<><
    Livin' down on the cube farm. Left, left, then a right.

  • Tobar (1/18/2010)


    The programmer "intended" it to work the way the programmer thought they were programming it to work. πŸ˜€ [this said in the universal sense]

    LOL you used to work there too!

    β€œWrite the query the simplest way. If through testing it becomes clear that the performance is inadequate, consider alternative query forms.” - Gail Shaw

    For fast, accurate and documented assistance in answering your questions, please read this article.
    Understanding and using APPLY, (I) and (II) Paul White
    Hidden RBAR: Triangular Joins / The "Numbers" or "Tally" Table: What it is and how it replaces a loop Jeff Moden

  • We have seen poor performance with EXCEPT on large data sets.

  • Thanks for the article, I've never used EXCEPT because I didn't realize it existed.

    On the point of poor performance with large datasets, how can we expect anything else? Probably too many columns to put in a covering index. SQL has to compare every column to every column, it's going to either table scan or bookmark lookup every row. Give your SQL Server a break! I suppose when I think about it, you could include a WHERE statement to break your large datasets in to smaller ones if appropriate to what you are looking for.

  • That's interesting

    I benchmarked EXCEPT vs WHERE NOT IN (SELECT .....), and for my dataset, server, DB version etc. the performance results were equivalent, or biased towards EXCEPT.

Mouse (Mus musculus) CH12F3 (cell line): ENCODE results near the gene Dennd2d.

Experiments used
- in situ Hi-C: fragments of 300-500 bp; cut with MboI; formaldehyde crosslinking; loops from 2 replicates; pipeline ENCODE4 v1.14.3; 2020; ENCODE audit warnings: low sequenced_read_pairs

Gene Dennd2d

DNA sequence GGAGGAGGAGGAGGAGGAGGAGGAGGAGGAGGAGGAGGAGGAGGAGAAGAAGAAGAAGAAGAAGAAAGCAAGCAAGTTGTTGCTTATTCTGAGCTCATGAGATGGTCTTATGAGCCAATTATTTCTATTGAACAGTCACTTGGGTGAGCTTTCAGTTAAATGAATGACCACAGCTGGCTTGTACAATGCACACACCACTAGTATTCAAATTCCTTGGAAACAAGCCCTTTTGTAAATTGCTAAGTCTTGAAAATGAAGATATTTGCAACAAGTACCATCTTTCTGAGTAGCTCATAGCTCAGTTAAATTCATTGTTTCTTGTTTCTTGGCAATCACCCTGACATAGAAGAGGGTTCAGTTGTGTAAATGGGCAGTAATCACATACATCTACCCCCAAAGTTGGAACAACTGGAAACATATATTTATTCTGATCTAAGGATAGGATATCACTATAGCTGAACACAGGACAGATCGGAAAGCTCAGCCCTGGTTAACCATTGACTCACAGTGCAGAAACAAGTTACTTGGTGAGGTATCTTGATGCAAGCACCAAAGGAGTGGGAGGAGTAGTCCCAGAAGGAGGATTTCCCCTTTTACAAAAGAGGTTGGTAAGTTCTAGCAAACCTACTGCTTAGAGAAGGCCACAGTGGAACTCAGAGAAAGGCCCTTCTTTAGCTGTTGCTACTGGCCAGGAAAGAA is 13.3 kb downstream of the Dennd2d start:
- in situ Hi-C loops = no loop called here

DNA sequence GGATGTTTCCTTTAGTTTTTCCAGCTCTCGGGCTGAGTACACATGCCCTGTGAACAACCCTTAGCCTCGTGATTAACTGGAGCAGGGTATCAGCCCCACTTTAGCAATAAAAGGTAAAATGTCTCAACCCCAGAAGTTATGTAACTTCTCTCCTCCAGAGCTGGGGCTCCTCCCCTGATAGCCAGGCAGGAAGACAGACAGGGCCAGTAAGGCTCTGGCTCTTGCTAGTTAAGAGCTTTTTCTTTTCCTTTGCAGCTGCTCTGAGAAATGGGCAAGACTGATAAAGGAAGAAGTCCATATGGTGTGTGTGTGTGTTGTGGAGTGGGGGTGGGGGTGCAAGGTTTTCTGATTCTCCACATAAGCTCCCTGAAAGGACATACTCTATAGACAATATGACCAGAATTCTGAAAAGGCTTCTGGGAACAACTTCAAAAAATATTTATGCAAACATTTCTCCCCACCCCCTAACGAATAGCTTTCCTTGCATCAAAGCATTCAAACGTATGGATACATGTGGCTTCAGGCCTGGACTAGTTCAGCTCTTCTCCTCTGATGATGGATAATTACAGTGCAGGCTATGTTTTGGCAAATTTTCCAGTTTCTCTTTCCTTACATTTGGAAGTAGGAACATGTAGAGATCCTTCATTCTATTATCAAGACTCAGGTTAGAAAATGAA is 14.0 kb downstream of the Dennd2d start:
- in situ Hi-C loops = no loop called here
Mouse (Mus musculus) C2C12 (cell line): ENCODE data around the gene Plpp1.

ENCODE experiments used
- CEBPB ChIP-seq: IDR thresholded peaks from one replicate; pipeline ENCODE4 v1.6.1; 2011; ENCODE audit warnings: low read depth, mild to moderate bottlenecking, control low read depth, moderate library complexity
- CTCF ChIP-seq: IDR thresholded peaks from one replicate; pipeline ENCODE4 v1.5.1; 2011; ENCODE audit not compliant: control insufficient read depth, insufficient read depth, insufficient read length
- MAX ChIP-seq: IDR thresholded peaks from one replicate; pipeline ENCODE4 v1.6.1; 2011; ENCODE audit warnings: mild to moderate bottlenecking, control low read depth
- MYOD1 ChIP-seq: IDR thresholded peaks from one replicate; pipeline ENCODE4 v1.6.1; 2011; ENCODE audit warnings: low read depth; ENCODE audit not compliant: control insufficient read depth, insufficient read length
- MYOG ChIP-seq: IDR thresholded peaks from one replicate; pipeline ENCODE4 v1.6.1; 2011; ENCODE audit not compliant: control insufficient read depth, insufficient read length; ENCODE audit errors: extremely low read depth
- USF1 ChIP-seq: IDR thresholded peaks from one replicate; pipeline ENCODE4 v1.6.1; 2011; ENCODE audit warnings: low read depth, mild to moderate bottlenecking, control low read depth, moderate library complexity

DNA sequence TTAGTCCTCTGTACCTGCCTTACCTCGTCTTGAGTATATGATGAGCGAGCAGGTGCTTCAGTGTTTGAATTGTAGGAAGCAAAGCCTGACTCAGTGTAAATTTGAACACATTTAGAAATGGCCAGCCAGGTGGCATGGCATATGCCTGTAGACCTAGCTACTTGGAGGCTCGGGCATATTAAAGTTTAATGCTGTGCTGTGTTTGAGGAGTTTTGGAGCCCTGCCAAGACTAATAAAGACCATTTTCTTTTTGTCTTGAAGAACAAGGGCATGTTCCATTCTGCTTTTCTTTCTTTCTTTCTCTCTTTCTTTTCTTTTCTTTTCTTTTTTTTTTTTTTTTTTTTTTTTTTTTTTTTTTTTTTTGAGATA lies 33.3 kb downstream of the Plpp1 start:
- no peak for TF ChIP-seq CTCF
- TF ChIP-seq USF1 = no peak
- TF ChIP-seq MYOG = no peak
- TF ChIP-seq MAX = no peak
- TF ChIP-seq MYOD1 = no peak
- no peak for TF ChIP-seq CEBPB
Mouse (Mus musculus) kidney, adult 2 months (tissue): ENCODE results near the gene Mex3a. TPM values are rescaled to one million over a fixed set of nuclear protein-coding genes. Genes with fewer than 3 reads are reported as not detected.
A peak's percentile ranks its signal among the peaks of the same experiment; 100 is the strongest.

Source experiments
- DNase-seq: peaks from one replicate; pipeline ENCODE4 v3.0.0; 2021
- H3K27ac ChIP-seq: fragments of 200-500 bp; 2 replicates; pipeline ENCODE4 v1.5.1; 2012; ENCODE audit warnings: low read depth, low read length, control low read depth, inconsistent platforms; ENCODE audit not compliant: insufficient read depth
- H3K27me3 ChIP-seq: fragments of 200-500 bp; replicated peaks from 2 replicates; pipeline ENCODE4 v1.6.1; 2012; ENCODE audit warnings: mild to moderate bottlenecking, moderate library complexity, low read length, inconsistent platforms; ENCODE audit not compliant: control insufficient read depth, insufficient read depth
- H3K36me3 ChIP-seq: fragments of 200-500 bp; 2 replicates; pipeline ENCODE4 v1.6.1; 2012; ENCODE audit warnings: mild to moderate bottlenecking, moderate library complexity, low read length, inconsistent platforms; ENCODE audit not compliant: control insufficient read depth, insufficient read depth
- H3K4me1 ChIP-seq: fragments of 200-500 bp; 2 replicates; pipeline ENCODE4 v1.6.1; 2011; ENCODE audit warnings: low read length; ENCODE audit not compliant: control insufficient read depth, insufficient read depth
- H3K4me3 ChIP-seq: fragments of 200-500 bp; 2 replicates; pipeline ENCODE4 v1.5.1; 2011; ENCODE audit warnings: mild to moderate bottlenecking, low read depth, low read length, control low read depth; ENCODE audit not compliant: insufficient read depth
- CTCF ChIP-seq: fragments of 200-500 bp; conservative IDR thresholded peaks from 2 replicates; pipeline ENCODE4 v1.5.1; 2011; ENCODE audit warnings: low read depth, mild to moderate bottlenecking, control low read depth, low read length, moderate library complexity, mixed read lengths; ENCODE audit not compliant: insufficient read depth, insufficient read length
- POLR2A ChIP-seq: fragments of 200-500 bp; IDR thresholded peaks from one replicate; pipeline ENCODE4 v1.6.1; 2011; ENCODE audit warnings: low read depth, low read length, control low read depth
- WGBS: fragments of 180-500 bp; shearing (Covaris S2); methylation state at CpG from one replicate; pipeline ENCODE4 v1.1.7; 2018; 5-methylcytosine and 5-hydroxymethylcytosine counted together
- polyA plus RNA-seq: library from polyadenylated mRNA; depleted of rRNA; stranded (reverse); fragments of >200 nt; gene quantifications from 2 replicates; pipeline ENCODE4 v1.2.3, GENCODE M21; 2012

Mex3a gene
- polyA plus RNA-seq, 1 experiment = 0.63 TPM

Can you give more details about your scenario?

  • I find that an easier way to get the list of columns is to drag them from the object explorer in SSMS. If you expand the table object's columns list, you can then drag the "Columns" parent entry into a query window, to get the comma seperated list of columns.

    This works for some other items too.

  • Bravo! What a great catch. You have my 5 star vote.

    -Mike

  • jdurandt (1/18/2010)


    That's interesting

    I benchmarked EXCEPT vs WHERE NOT IN (SELECT .....), and for my dataset, server, DB version etc. the performance results were equivalent, or biased towards EXCEPT.

    Can you give more details about your scenario?

    Can you post your benchmark code, please?

    --Jeff Moden


    RBAR is pronounced "ree-bar" and is a "Modenism" for Row-By-Agonizing-Row.
    First step towards the paradigm shift of writing Set Based code:
    ________Stop thinking about what you want to do to a ROW... think, instead, of what you want to do to a COLUMN.
    "Change is inevitable... change for the better is not".
    "Dear Lord... I'm a DBA so please give me patience because, if you give me strength, I'm going to need bail money too!"

    Helpful Links:
    How to post code problems
    How to Post Performance Problems
    Create a Tally Function (fnTally)

  • Nicely done, Stephen. Well written and straight to the point.

    --Jeff Moden


    RBAR is pronounced "ree-bar" and is a "Modenism" for Row-By-Agonizing-Row.
    First step towards the paradigm shift of writing Set Based code:
    ________Stop thinking about what you want to do to a ROW... think, instead, of what you want to do to a COLUMN.
    "Change is inevitable... change for the better is not".
    "Dear Lord... I'm a DBA so please give me patience because, if you give me strength, I'm going to need bail money too!"

    Helpful Links:
    How to post code problems
    How to Post Performance Problems
    Create a Tally Function (fnTally)